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Wake County school board to fill District 9 vacancy today

It's time today for the Wake County school board to go back to having nine members.

The school board will interview six applicants for the District 9 seat formerly held by Debra Goldman, A seventh applicant, William Ingerslew, has withdrawn his application, according to school board chairman Keith Sutton.

The remaining field consists of Nancy Caggia, Bill Fletcher, Linda Gunter, Anna Johnson, Lois Nixon and Jim Pomeranz.

Nancy Caggia applying for Wake County school board vacancy

Nancy Caggia, a long-time school system volunteer, says she filed today for the District 9 vacancy on the Wake County school board.

In an interview with Andrew Kenney of the Cary News, Caggia and her supporters pointed to her years of experience in education. She also has endorsements from a bipartisan trio of Cary Town Council members — Gale Adcock, Don Frantz and Jennifer Robinson, according to Frantz.

“I’ve had 14 years of volunteering, from the trenches to the state level,” said Caggia, 53.

Cash Michaels on critics questioning Ron Margiotta's agenda

Cash Michaels goes into Phyllis Bryson's resignation as Wake County school board chairman Ron Margiotta's campaign treasurer and writes that teachers and administrators aren't happy with the new math placement policy.

In an expanded online version posted today of an article in the latest issue of The Carolinian, Bryson tells Michaels that she resigned because she felt betrayed by Margiotta. She charges that Margiotta was undermining the 2009 re-election bid of her daughter, Cary Town Councilwoman Jennifer Robinson.

“I don’t know what his reasoning was. I still don’t know what his reasoning was,” Bryson says in the article, later adding that, “It was unethical for him to stab me in the back.”

Crafting the GOP response to Meeker's comments on the school board majority

Here's a look at how the Wake County Republican Party put together the press release Thursday criticizing Raleigh Mayor Charles Meeker for his remarks about the Wake County school board majority.

The press release was formulated after a series of e-mail messages between Wake GOP Chairman Claude Pope and Jay Bryant, a GOP spokesman. The messages are public because copies were also sent to Cary Town Councilwoman Jennifer Robinson, a Republican.

The messages show the GOP strategy for responding to Meeker's comments that the majority board members are "people who are not from the area, who don't share our values."

Cary forum on school issues

If you've got a few bucks to spare, then Cary would love your help paying for a forum on school issues in Wake County.

The Town Council voted 6-1 on Thursday to approve holding the "Climate on Student Success" forum on May 11. With an estimated cost of $7,196, council members said they'd try to raise as much of the money as possible to pay for the event without using town dollars.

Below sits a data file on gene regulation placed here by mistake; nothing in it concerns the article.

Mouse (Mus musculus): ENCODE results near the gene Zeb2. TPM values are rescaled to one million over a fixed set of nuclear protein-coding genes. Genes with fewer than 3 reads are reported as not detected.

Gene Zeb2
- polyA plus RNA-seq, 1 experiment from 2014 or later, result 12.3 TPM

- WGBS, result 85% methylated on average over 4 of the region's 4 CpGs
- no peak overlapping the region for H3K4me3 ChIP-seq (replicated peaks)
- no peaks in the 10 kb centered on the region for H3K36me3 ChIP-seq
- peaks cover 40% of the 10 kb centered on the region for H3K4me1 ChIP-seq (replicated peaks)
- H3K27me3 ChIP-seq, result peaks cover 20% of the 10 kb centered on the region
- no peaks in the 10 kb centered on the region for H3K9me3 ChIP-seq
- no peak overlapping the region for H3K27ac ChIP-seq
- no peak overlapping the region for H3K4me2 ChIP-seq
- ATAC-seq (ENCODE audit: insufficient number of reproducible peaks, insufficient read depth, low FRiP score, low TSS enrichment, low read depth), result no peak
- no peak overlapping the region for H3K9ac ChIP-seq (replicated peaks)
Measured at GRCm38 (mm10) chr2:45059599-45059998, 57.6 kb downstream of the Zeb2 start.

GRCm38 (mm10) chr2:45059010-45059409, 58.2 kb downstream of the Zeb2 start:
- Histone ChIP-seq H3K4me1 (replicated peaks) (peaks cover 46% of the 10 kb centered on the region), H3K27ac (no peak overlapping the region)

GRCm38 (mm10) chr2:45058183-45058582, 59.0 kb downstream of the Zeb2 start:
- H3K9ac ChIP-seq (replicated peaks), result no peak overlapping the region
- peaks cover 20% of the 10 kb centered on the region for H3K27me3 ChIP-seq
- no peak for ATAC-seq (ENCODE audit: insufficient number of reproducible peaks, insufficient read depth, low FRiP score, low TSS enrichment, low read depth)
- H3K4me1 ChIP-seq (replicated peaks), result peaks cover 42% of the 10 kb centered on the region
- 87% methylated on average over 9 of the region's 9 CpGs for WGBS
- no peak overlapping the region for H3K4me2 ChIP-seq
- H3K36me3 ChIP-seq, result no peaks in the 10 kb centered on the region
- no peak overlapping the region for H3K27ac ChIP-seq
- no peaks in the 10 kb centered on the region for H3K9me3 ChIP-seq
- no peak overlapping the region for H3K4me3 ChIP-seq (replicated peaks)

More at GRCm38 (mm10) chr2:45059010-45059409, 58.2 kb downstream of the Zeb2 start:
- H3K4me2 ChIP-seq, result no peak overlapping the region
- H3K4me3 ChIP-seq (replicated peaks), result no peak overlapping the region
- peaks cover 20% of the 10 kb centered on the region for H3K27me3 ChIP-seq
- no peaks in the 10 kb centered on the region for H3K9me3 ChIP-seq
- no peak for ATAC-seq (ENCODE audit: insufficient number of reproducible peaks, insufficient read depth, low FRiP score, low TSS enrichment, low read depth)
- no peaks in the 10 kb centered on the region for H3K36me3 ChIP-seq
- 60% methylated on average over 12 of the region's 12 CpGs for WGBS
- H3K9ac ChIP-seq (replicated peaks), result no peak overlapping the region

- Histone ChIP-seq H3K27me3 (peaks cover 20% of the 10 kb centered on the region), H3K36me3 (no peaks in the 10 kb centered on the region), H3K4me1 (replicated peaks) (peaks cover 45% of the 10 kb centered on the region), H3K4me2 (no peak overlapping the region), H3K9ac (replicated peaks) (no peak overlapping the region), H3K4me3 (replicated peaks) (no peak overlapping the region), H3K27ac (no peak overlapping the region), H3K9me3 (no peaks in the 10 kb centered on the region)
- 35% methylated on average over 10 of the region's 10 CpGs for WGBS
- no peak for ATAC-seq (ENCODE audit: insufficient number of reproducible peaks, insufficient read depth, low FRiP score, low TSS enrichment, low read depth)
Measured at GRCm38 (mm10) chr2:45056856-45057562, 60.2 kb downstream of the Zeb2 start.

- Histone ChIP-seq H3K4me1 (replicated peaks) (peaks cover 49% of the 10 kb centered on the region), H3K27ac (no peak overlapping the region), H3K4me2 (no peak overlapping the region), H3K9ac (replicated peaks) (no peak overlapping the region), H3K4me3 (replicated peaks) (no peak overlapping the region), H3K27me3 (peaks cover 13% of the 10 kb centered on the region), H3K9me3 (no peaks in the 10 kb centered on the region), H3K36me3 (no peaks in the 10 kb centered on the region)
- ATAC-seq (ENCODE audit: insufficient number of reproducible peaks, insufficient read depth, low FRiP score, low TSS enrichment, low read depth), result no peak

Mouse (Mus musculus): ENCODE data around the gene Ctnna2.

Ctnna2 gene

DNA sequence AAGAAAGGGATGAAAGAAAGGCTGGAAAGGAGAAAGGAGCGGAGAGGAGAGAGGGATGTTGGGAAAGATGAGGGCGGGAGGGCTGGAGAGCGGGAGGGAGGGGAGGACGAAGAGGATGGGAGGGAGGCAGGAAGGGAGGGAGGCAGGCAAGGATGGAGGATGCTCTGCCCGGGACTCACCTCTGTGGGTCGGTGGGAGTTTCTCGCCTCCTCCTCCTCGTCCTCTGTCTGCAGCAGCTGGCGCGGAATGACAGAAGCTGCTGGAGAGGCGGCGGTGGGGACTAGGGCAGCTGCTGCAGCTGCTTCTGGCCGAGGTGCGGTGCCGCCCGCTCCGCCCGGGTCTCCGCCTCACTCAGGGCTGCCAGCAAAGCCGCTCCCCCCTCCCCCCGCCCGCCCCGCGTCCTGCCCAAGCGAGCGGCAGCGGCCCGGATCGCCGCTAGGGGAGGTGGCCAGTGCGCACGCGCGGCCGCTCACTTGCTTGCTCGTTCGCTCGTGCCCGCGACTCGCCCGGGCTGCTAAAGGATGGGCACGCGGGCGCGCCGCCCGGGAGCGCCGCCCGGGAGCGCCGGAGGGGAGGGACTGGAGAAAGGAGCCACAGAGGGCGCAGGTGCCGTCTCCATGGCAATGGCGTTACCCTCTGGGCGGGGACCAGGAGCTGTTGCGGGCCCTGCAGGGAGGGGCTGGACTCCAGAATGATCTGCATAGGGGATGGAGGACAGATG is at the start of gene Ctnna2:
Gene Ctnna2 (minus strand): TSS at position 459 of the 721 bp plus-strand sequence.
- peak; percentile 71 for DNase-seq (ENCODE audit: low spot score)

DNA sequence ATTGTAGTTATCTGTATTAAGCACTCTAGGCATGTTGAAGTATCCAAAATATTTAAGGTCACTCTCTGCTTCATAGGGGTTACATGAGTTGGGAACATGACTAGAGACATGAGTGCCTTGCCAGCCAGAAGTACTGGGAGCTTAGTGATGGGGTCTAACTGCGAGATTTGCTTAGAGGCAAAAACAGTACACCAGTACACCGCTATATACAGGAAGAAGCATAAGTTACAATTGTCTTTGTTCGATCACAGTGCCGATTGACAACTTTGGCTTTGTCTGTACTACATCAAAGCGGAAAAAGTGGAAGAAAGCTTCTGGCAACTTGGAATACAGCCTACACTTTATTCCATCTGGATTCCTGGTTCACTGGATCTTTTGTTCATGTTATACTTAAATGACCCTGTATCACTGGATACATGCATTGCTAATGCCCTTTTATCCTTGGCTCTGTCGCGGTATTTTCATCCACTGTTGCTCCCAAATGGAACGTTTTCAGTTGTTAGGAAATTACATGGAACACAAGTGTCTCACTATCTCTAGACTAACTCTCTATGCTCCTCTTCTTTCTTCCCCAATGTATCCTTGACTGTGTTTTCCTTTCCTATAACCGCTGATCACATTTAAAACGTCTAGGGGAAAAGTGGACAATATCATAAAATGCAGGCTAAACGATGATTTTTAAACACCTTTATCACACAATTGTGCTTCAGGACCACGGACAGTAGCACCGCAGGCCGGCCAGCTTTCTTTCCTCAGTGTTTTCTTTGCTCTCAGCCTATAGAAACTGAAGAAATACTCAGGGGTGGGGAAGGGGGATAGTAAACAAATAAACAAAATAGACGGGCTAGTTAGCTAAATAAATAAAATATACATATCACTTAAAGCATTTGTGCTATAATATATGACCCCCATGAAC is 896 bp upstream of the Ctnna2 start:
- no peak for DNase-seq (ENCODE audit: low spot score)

Putting up some bucks could get you a seat at the invitation-only event.

Back to the future

Day 2 of Cary's annual council-staff retreat began with a slightly different agenda than Day 1. Much of the first day was spent discussing largely philosophical ideals on how the council could work together as a team -- along with town employees, of course -- and identifying strengths and weaknesses within the town's overall governmental operations.

The second full day was spent in part on more meat-and-bones issues. Interim Town Manager Ben Shivar helped walk the Town Council and Cary's staff through a series of agenda items discussed at last year's retreat in Southern Pines. Shivar and other staff members provided updates on various projects and asked the Town Council to identify those the board would like to focus on in the coming year.

A few highlights:

*Find a downtown development manager. Council member Erv Portman likened the position to the kind of work a mall manager might perform, but added that anyone selected to fill such a post would need to strike a balance between the public and private sectors.

Council member Jennifer Robinson said she envisioned the manager perhaps working alongside officials at the Cary Chamber of Commerce to draw new business downtown. Interim Town Manager Ben Shivar, who will temporarily fill the role, said it was an important role.

"We need someone who can bring focus to that area and direct competing interests," he said.

*Begin planning for a new business park. Interim Town Manager Ben Shivar said that he, along with Cary's economic development manager, would likely meet with staff in Chatham County in coming weeks to discuss an idea to build a new business park that would provide economic benefits to both parties.

Some on the council liked the idea in theory. "I don't think there's anything better we can do from an economic development standpoint than to make sure this is built," Council member Erv Portman said of the concept. "It's a relatively cheap economic stimulus initiative."

But Julie Robison and Jennifer Robinson were among those on the board who urged caution in moving forward with the idea of building in a neighboring county. Both Robison and Robinson suggested as an alternative that the Town Council might want to also explore development near the NW Cary rail station or in downtown.

*Continue promoting 'green' practices. Mayor Harold Weinbrecht expressed a dissatisfaction with the amount of litter he sees along Interstate 40 and suggested an anti-litter campaign as a means of raising awareness of environmental issues.

Ideas proposed for such an initiative included Julie Robison's idea of sponsoring a cleanup day through the Haw River Assembly, a non-profit group helping to protect the Haw River and Jordan Lake. Also, Erv Portman proposed conducting an anti-litter campaign to coincide with Earth Day in April.

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